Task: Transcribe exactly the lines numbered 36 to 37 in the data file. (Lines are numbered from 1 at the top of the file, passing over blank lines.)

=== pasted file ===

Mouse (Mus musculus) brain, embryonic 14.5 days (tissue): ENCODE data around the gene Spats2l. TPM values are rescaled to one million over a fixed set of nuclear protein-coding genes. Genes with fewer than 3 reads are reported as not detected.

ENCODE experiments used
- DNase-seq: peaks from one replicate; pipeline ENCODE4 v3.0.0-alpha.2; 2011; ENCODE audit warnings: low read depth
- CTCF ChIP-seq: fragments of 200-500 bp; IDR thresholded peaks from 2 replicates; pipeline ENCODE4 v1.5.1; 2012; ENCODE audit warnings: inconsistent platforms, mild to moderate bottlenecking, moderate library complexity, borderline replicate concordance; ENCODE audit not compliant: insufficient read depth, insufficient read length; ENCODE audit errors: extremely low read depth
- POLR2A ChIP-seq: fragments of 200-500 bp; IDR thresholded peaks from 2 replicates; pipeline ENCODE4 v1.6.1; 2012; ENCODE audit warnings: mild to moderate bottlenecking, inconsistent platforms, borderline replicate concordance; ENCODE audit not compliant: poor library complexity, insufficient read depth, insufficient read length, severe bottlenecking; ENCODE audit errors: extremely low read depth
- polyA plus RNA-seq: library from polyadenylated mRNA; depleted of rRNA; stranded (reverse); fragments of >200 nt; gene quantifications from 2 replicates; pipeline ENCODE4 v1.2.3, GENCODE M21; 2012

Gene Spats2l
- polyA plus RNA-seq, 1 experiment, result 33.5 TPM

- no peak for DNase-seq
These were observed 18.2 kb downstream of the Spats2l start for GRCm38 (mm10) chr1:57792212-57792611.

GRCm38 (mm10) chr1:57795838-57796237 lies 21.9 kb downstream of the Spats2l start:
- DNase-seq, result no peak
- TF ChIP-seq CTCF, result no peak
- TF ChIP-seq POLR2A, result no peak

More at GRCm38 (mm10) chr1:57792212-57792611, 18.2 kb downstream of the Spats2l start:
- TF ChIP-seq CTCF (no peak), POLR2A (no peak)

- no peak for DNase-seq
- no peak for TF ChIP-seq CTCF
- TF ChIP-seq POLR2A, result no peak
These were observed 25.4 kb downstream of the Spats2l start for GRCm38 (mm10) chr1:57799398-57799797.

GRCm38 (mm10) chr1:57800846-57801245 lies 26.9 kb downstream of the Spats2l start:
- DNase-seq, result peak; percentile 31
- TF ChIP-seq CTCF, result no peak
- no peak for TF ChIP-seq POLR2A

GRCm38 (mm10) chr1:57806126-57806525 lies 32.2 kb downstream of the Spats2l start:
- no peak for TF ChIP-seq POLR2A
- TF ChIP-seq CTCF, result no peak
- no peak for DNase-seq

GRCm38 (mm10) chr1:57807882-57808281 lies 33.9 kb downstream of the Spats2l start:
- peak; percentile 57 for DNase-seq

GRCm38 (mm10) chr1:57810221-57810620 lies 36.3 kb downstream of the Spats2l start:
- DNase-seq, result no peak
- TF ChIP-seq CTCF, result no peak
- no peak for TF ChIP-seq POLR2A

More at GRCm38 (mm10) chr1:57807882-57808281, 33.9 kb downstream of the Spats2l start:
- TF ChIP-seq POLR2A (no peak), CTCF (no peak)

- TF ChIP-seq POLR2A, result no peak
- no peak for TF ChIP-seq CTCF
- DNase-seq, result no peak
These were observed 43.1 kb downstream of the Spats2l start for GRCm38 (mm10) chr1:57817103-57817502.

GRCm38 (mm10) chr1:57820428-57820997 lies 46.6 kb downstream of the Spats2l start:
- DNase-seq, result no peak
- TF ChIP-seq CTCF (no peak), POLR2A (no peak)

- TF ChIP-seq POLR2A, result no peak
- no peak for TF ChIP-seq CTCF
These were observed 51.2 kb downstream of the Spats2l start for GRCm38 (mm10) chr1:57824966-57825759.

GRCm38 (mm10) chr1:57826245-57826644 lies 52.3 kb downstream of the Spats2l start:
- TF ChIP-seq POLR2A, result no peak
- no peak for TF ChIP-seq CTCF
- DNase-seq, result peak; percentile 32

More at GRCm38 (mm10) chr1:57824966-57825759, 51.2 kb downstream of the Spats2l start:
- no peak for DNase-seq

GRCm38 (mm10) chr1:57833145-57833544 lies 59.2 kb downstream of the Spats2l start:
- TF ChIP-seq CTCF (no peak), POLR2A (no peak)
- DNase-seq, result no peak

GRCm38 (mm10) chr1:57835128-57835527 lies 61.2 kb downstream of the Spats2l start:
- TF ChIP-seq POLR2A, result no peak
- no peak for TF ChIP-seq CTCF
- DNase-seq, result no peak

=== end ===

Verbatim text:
- TF ChIP-seq POLR2A (no peak), CTCF (no peak)

- TF ChIP-seq POLR2A, result no peak